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conservation

E.J. Keller / Wikimedia

Neuroscientist Gregory Berns has a closet full of brains in his lab at Emory University.

There are brains from a few species of dolphins. There are coyote brains and a Tasmanian devil brain, which Berns said is sort of the jewel of the collection -- it's the only one in North America, as far as he knows.

He pulls one in a plastic container down off the shelf. 

“This is the brain of a German shepherd who I knew, who was owned by a friend of mine.” He said it's a little sad working with that brain, since he knew the animal.

wild bergamot
Joshua Mayer / Flickr.com/8584048@N05

In Atlanta, it’s hard to ignore the mosquitoes and roaches. But there are insects some people would like to see more of: pollinators, like butterflies and bees. The Atlanta Botanical Garden is working with other organizations on the Greater Atlanta Pollinator Partnership to make the city a better place to live for birds, bats, bees and butterflies.

At Harris Neck National Wildlife Refuge in Georgia.
U.S. Fish and Wildlife Service Southeast Region / flickr.com/usfwssoutheast/

Sometimes what scientists need to protect a threatened species is a chainsaw, some roofing material and a little bit of creativity. On the Georgia coast, the Department of Natural Resources is channeling MacGyver to help out a big, gawky, bald-headed bird.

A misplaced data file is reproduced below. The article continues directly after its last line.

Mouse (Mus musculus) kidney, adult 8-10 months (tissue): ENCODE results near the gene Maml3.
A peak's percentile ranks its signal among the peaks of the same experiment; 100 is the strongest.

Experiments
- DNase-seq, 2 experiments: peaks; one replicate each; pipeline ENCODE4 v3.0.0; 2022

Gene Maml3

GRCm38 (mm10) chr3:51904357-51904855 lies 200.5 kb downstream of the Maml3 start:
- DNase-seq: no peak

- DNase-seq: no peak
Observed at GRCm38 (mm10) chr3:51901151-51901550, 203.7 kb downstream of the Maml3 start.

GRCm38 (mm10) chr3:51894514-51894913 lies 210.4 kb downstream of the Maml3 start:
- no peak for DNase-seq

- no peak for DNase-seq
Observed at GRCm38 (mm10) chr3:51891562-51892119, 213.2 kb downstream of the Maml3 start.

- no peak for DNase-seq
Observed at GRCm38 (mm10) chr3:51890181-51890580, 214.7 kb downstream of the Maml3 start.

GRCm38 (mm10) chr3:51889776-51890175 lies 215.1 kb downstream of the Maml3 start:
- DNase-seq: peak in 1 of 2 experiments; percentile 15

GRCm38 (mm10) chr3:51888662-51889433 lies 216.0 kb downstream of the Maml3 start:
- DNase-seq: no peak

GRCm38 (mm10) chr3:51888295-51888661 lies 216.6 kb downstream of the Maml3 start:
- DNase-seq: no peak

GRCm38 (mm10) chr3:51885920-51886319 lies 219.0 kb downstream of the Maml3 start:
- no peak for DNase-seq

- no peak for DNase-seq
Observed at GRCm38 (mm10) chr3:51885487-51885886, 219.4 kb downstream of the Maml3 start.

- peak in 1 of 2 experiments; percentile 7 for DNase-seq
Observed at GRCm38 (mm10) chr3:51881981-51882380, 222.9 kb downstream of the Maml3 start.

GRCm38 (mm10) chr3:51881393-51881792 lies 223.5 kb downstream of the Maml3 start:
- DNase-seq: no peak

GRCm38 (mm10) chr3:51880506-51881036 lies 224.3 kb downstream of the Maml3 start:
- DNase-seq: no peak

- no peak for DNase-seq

It’s a bird that hasn’t always nested in Georgia, but now that it does, scientists are working to protect it.

Wood Storks

Wood storks aren’t exactly conventionally beautiful.

ASSOCIATED PRESS

Ansel Adams’ dramatic black-and-white western landscapes made him a household name, and an exhibit at The Booth Western Art Museum in Cartersville, Georgia, looks at how that came to be.

“Ansel Adams: Before and After” looks Adams' work in the context of 20th century photography by placing his photographs alongside those of his forebears, his contemporaries and those whose later work he influenced.

WABE got the chance to look at Adams’ work through the eyes of someone who was there when much of it was created: the photographer's son, Michael Adams.

U.S. Fish and Wildlife Service Southeast Region

A river that starts in the North Georgia mountains is the first in the country to be named a Native Fish Conservation Area. The Little Tennessee River flows from Rabun County, up into North Carolina and Tennessee and Great Smoky Mountains National Park.

“The Little Tennessee River is an incredibly diverse ecosystem,” said Dana Soehn, spokeswoman for the park. “[It] supports about 100 species of fish. Of those, 41 of them are considered rare at either the federal or state level.”

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